a bite-sized podcast about Newfoundland

Emelia Earhart’s connection to Newfoundland

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Transcript

Hello and welcome back to NewfoundPod, a bite-sized podcast about Newfoundland. I’m your host, Debbie Wiseman. Today I’m going to talk about Amelia Earhart.

Here in Newfoundland, we love when we can make a connection to a famous person or event. We have a couple of connections to aviation pioneer and one of my personal heroes, Amelia Earhart.

Amelia was born in 1897 and was not raised to be a “traditional” woman by her mother Amy, who did not believe her daughters had to be “nice little girls.” She had a bit of a rough childhood, and she always dreamed of having a career in a mostly male dominated field. After graduating from high school and attending some college, she became a nurse’s aide. This was during World War 1 when the demand was high for the care of wounded soldiers returning home.

In 1920, she took her first ride in an airplane, and she was hooked. She worked at a bunch of odd jobs to save up the $1,000 she needed for flying lessons.

I’m not going to run down her whole biography, you can read more at the links in the show notes. Here’s where those Newfoundland connections come in.

Charles Lindberg made the first solo flight across the Atlantic in 1927. Amy Guest wanted to be the first woman to be flown across the Atlantic as a passenger, but changed her mind when she realized how dangerous it would be. She still wanted another woman to do so and she would sponsor the project. Amelia was recruited by Captain Hilton Railey to make the trip.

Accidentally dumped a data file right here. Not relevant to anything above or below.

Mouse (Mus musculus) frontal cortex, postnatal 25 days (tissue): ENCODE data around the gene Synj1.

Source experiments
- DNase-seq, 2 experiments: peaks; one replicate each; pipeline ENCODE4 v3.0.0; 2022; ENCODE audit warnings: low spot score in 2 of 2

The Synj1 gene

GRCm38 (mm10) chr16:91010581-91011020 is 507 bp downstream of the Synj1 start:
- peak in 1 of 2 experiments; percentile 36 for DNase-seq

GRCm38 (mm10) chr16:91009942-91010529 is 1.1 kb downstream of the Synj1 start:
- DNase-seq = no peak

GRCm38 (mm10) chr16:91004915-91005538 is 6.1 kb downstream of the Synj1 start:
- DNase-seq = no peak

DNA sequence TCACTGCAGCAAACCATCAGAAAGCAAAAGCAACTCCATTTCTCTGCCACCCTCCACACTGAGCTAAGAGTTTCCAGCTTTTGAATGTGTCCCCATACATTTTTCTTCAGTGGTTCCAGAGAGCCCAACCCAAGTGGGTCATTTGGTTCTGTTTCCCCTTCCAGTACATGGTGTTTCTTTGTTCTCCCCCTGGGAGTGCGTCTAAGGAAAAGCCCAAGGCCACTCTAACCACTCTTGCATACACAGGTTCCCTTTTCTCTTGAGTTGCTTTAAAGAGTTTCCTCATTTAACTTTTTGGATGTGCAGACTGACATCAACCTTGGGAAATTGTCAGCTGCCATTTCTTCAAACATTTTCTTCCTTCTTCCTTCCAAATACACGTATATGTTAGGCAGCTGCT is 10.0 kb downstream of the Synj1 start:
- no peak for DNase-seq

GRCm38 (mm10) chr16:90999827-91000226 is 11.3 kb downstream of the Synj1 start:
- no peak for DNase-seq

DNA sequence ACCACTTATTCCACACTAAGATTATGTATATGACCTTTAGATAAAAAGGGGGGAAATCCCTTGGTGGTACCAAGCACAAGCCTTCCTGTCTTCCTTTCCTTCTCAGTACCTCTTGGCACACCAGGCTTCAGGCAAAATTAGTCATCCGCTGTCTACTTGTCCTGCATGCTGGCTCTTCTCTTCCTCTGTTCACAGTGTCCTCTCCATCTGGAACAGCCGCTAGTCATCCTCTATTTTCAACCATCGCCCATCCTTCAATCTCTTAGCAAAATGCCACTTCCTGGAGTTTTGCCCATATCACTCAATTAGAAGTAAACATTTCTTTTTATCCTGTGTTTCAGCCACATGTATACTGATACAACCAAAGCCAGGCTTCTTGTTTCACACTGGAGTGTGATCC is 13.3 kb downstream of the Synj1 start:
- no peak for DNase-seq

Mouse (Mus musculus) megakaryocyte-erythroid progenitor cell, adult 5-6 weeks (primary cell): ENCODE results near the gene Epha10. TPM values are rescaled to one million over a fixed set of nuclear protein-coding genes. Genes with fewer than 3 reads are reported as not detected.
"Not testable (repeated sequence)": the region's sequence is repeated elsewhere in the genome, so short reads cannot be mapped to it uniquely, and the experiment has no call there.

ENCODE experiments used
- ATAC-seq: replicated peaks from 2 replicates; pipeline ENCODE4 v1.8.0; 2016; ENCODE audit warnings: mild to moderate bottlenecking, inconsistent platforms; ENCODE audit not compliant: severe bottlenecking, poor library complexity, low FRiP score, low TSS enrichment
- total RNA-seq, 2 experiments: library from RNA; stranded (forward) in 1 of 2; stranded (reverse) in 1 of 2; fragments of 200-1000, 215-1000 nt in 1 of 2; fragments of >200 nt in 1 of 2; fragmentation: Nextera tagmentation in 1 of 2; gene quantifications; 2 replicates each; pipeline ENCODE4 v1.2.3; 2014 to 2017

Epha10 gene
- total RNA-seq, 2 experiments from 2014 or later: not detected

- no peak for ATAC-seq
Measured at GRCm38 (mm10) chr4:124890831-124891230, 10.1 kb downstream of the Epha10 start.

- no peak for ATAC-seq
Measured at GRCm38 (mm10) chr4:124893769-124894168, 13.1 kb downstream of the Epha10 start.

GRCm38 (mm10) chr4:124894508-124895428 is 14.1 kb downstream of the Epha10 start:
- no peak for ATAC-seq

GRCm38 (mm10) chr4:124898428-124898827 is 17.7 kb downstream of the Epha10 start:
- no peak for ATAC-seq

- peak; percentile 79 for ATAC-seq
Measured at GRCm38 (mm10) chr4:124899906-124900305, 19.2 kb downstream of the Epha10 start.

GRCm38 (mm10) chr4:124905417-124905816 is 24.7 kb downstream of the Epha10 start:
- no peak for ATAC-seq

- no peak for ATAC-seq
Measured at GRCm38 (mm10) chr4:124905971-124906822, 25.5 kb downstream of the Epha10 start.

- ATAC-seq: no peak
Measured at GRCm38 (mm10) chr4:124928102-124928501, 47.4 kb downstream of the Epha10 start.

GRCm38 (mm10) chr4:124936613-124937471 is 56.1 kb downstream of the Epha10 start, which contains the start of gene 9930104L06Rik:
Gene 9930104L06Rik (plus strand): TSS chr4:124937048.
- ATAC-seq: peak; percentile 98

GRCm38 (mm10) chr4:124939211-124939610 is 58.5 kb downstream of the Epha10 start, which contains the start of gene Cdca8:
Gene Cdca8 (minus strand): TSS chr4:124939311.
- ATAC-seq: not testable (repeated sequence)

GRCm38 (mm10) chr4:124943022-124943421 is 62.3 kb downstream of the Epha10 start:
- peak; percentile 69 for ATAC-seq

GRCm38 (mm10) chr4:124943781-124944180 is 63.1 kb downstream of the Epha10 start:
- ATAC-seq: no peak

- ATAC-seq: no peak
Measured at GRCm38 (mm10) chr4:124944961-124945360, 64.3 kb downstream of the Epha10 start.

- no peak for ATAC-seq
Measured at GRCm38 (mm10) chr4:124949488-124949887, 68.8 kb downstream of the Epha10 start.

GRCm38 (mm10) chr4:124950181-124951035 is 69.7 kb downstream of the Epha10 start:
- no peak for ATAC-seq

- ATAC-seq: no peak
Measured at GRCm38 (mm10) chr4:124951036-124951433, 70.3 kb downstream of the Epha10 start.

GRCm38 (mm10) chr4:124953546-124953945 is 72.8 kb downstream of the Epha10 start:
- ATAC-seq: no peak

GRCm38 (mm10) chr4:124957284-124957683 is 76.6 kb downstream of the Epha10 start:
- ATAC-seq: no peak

Amelia was to be a passenger, and also record the flight log. They left Trepassey Harbour on June 17, 1928 and arrived in South Wales 20 hours and 40 minutes later. When she was interviewed after the flight, she talked about how she didn’t know how to fly that kind of plane yet, so she really was just a passenger, but “maybe someday I’ll try it alone.”

Her chance came less than 4 years later. On May 20, 1932, she took off alone from Harbour Grace, with a copy of a newspaper to confirm the date of her flight. A little less than 15 hours later, she landed in Derry, Northen Ireland.

Being the first woman to fly solo nonstop across the Atlantic, she received a few honours:
the Distinguished Flying Cross from Congress
the Cross of Knight of the Legion of Honor from the French Government
and the Gold Medal of the National Geographic Society from US President Herbert Hoover.

In 1937, during an attempt to make a circumnavigational flight of the globe, Amelia Earhart and navigator Fred Noonan disappeared over the central Pacific Ocean near Howland Island. They have never been found.

I hope you enjoyed today’s episode, join me again next week for another episode. Talk to you then!



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